‘Other children had imaginary friends; I had a fictional mother, a siren from the southern hemisphere.’
Daisy Goodwin’s mother left home when Daisy was five and embarked upon a bohemian life in Swanage. Daisy was brought up by her respectable father and her meticulous German stepmother and adored her glamorous mother from afar. She made sense of her mother’s difference and of her absence through her imaginings about the family’s unstable South American history. It was only when Daisy underwent a deep depression following the birth of her own daughter, that she felt the weight of her mother’s abandonment and the burden of her family’s past take root in her own life.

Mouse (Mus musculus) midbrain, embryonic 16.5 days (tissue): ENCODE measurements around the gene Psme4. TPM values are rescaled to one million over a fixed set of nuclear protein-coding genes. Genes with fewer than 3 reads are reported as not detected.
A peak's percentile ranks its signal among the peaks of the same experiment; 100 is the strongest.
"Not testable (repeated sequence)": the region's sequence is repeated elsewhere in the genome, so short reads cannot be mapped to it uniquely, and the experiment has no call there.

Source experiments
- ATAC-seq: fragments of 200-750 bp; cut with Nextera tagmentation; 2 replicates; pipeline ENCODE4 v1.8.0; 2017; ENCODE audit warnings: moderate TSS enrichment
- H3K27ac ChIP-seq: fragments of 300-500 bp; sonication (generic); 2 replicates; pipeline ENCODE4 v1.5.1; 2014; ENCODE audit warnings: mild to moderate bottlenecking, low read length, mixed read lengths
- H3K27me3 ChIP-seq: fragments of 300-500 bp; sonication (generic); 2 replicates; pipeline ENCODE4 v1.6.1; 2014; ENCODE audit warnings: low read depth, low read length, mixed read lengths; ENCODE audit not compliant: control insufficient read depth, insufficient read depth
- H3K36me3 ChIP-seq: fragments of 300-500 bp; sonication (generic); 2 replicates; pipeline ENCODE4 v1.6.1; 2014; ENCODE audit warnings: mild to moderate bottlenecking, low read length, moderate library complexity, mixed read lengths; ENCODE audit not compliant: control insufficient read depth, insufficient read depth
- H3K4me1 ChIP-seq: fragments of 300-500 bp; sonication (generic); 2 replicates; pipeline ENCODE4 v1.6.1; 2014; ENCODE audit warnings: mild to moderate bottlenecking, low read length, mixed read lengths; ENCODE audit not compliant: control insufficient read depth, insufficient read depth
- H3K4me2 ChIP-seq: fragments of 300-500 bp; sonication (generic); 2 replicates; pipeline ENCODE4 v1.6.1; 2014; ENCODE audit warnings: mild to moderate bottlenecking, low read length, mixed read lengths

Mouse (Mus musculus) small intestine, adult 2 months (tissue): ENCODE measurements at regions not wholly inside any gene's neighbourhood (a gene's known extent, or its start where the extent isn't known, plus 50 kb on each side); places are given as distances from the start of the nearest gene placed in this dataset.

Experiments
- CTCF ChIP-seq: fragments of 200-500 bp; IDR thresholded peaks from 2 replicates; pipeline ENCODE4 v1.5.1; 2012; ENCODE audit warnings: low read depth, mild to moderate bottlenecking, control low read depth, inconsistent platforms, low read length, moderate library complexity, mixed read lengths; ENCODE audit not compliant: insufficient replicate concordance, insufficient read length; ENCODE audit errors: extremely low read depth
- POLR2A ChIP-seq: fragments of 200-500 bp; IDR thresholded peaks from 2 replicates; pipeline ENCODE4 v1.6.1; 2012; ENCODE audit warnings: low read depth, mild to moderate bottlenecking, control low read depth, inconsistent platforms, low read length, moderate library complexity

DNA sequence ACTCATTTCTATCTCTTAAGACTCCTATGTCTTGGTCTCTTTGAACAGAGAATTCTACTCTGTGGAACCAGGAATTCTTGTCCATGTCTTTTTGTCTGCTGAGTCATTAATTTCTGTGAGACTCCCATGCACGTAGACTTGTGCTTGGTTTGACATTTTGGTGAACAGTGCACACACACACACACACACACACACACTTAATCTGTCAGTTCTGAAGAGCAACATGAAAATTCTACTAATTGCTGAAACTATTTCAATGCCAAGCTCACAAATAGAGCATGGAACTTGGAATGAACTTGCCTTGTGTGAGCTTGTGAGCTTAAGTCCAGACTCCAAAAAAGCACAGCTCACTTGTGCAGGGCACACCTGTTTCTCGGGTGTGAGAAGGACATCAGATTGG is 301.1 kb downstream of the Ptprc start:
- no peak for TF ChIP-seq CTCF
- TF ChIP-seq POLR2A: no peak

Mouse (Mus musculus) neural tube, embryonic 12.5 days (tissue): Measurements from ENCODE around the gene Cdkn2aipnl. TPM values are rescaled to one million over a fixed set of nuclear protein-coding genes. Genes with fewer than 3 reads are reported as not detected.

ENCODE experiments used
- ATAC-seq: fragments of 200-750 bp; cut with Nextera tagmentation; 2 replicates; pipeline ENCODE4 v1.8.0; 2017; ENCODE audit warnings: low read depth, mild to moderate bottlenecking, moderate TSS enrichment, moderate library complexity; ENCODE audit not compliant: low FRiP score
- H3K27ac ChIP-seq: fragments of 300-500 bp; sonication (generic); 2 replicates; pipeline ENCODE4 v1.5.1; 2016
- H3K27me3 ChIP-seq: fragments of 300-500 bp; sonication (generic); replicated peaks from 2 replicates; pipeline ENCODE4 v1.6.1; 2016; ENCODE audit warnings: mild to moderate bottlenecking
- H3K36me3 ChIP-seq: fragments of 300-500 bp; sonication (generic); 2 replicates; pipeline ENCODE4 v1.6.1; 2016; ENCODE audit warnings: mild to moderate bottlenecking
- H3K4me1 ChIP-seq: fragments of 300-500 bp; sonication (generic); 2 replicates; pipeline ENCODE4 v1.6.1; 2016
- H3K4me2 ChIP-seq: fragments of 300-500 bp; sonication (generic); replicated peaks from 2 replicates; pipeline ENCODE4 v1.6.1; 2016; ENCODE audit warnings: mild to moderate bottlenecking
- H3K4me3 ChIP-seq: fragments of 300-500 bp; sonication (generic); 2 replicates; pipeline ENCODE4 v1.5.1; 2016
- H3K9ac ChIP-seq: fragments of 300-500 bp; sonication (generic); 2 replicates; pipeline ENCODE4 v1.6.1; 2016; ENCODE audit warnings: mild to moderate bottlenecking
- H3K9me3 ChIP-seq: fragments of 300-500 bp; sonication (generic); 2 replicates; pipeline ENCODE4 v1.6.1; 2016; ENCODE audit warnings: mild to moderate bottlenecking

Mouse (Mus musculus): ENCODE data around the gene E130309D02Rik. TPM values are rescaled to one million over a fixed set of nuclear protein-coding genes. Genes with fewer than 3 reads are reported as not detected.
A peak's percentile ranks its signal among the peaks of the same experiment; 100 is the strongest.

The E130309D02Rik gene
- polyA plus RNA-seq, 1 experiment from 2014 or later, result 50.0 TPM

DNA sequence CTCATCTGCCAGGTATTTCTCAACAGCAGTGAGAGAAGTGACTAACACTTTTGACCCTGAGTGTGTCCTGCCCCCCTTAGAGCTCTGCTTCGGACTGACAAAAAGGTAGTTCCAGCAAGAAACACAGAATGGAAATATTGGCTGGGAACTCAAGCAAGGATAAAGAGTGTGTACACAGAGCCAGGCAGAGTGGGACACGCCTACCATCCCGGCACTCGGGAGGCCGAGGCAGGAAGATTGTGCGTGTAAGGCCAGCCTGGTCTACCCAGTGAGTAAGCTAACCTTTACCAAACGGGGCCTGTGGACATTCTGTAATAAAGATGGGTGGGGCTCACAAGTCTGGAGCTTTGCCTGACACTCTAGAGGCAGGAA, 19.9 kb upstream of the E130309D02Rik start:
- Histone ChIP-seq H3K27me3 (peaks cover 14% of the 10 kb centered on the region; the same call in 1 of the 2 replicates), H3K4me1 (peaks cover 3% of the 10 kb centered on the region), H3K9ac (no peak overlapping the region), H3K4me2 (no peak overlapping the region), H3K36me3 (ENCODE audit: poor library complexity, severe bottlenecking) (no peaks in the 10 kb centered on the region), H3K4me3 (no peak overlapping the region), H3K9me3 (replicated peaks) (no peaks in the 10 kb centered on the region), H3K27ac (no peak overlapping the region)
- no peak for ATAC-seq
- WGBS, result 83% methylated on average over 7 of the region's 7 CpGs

Daisy’s family, on her mother’s side, is as eccentric and wayward as any family could be. Her Irish forebears – a Catholic and a Protestant – were driven from their southern Irish home and emigrated to Argentina. Their history there is one of vast wealth rapidly acquired and just as rapidly lost, of gambling, of horses, of suicides and breakdowns, of isolation in the bleak expanses of the Pampas and of the heights of high society. In this extraordinary memoir, the contrasts between Argentina and England serve as a metaphor for the clashes in the author’s life, caught between two parents, two countries and two cultures. Intensely personal, funny and unsentimental, ‘Silver River’ explores universal questions about families, identity and growing up in a way that has never been done before.